“The budget should have focused more on skill based education at the school level. This would address the current high drop out rates. It would make staying in school relevant and parents would stop pressurising children to drop out and contribute to family incomes. Children will get a first taste of what to expect in a growing market where there is a huge demand for skill based resources,” feels Devika Chadha, VP, Operations, Salaam Bombay Foundation. According to Beas Dev Ralhan, CEO, Next Education India Pvt. Ltd., “We strongly believe that skill and aptitude identification and development has to start in schools itself. Teachers also have to be trained accordingly, something that is missed out in this year’s budget.”
However several private players see an opportunity in the announcements and have welcomed them. “We are thrilled with the government’s decision to open Multi Skilled Development Institute and Higher Education Financing Agency with 1,000 cr capital.
“As India’s leading education finance company, Avanse Financial Services will be keen to partner with the Government for these initiative,” says Avanse Financial Services CEO, Neeraj Saxena.
At the same time private providers feel left out. As per them the complexity of the Indian educational challenge calls for greater involvement of private sector capital and expertise. However, the budget is silent on measures to further boost private sector investment in the education sector. According to Shantanu Prakash, CMD Educomp Solutions Ltd. private sector should be allowed to contribute as well. “I think that would have provided the much needed fillip to education sector to bridge the gap that currently exists between what is needed and what is available, if we are going to create a new generations of Indians that are ready for the global challenges of the 21st century.” Jasmeet Singh Chhabra, Managing Partner, Cerestra Advisors Limited said “Having stated Education & Skills as a growth pillar, certain concessions around service tax waiver in line with the rest of education sector for education infrastructure providers would have been helpful as well”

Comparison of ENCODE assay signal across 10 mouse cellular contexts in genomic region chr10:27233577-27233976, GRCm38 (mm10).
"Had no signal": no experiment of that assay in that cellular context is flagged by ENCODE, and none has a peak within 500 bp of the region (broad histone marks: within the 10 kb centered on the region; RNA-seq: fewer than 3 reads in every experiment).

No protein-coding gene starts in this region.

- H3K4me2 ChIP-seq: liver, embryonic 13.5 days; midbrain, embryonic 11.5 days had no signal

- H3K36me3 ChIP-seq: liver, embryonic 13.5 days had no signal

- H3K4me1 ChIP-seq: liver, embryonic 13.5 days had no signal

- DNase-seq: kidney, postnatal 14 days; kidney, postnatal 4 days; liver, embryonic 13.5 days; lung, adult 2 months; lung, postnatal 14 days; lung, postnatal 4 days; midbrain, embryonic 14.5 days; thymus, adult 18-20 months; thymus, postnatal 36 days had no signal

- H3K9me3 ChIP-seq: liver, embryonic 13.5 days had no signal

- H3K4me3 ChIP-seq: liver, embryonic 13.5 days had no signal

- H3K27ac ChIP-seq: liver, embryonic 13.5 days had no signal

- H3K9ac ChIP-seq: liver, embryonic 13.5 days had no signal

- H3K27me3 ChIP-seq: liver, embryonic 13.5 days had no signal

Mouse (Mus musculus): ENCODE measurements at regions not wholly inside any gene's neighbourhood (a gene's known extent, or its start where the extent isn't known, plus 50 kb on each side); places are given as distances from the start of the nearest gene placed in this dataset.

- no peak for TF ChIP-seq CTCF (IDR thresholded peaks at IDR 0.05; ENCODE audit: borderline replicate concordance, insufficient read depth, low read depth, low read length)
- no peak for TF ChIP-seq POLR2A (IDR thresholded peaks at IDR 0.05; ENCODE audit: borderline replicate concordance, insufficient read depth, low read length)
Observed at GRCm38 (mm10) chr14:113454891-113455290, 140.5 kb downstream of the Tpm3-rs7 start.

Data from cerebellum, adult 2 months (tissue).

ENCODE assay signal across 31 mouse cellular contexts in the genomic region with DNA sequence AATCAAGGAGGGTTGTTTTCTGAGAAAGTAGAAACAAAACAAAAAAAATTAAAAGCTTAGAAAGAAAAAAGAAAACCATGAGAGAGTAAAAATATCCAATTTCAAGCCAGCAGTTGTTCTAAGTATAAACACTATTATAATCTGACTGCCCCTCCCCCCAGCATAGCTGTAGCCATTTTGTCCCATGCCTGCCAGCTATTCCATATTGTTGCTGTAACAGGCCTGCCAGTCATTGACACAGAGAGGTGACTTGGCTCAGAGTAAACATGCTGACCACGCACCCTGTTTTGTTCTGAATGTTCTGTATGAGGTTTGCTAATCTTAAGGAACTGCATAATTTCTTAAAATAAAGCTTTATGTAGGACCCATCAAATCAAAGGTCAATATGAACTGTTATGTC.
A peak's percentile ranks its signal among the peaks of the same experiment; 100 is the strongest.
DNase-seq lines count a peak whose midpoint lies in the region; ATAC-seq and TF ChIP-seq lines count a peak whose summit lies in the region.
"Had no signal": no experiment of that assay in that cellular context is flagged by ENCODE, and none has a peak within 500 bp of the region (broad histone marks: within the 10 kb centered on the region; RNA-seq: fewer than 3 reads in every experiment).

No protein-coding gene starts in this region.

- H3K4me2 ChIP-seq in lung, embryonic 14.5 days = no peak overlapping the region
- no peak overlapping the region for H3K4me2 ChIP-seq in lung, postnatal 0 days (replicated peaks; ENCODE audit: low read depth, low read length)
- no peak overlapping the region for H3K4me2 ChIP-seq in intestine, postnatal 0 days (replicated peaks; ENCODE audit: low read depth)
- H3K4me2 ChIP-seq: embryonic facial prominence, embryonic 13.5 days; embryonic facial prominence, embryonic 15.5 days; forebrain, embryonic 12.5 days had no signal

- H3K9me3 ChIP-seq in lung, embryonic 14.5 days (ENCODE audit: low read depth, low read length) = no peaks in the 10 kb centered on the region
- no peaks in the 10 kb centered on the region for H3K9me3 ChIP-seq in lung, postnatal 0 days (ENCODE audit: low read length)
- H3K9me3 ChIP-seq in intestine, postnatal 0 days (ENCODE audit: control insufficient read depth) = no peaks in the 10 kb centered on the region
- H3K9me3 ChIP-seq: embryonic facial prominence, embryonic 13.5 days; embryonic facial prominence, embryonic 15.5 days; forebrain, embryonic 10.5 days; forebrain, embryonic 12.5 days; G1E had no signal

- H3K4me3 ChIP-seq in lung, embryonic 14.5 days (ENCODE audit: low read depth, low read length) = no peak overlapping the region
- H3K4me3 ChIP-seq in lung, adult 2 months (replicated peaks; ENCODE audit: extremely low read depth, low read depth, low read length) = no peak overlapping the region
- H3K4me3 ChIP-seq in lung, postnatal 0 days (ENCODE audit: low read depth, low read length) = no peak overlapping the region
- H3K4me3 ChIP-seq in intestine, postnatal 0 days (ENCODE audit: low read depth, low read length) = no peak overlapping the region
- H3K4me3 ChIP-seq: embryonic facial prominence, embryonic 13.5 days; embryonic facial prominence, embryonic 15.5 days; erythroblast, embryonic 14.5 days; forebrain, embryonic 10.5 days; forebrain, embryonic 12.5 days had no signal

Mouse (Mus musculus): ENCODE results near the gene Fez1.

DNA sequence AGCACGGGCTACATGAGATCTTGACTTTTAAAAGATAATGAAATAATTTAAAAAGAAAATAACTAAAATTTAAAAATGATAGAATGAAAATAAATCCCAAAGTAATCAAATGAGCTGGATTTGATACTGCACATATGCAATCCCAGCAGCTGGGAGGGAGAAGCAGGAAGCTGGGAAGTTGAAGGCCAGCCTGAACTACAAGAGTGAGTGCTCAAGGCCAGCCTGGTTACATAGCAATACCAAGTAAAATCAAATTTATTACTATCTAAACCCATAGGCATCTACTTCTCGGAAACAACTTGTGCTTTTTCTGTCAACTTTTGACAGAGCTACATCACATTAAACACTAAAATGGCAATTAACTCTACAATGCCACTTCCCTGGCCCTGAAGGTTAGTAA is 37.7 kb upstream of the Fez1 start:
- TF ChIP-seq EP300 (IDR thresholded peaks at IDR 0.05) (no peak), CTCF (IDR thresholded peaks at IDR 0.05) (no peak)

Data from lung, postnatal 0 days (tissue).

According to Amala Akkineni – Director – AISFM, allocations for education sector, digital education and the push for quality education is an excellent move. However more attention could have been given to Film+media education. The visual media which has dire need of 30 million technicians in the industry in the future, while the education sector budget has not been given any support to create these professionals.
To sum up, while there has been some welcome budgetary support and announcements, the education reforms and commitment to educate children in India is still a distant reality.